The Perfect Side Dish to Pork Cutlet Is… Cabbage?

Why katsu is paired with shredded cabbage in Japan

Kaki Okumura
Published in
4 min readJul 4, 2020


Photo: Melissa Tse/Moment/Getty Images

I was at the train station on my way home when my mom sent me a text about dinner — everyone else was out, and it seemed like it was just going to be the two of us.

What are you in the mood for? We can go out for dinner!

It didn’t take long for me to reply — we decided to go to one of my favorite restaurants in Shinjuku for fresh tonkatsu, or Japanese pork cutlet. I hadn’t had one in a while but was craving it after seeing an ad for it in our mailbox. “Served with fresh spring cabbage!” the newsletter read. It seems that the season for it has come around again.

I wondered why it’s always paired with cabbage. It’s not just pork cutlets at restaurants; a lot of fried foods tend to be served with raw cabbage, even when made at home. I asked my mom, but she wasn’t sure, so I did a bit of digging.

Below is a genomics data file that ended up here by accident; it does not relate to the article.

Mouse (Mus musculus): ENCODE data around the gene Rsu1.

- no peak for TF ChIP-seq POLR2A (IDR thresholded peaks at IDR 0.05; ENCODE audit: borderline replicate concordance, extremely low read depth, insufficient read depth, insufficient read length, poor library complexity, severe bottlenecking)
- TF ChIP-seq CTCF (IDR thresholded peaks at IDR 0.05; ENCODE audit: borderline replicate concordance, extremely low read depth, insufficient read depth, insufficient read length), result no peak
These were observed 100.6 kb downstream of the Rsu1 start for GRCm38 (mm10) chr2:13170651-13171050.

Illustrations: Kaki Okumura

Why katsu is always paired with shredded cabbage

Apparently, the pork cutlet was brought into Japan during the Meiji Era, in 1899 by a restaurant called Rengatei in Ginza, Tokyo. But when it was first served there, it was not served with raw shredded cabbage. In fact, the dish more closely resembled the schnitzel you’d find in Vienna or Germany, served with a side of potatoes and sautéed vegetables.

The restaurant was doing well, but due to the mandatory draft for the Russo-Japanese war in 1904, the owner suddenly found his kitchen short of hands. To save time, he changed the menu so that the pork cutlet would be served with raw shredded cabbage, rather than cooked vegetables.

Turns out the raw cabbage was a lot more popular— diners liked how it freshened the mouth and it didn’t make them feel so heavy or sluggish after. The restaurant gained a lot more popularity after the switch, and other restaurants began to serve their tonkatsu with shredded cabbage. Now, Japanese pork cutlets with shredded cabbage is the classic way to serve the dish.

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Kaki Okumura
Writer for

Born in Dallas, raised in New York and Tokyo. I care about helping others learn to live a better, healthier life. My site: 🌱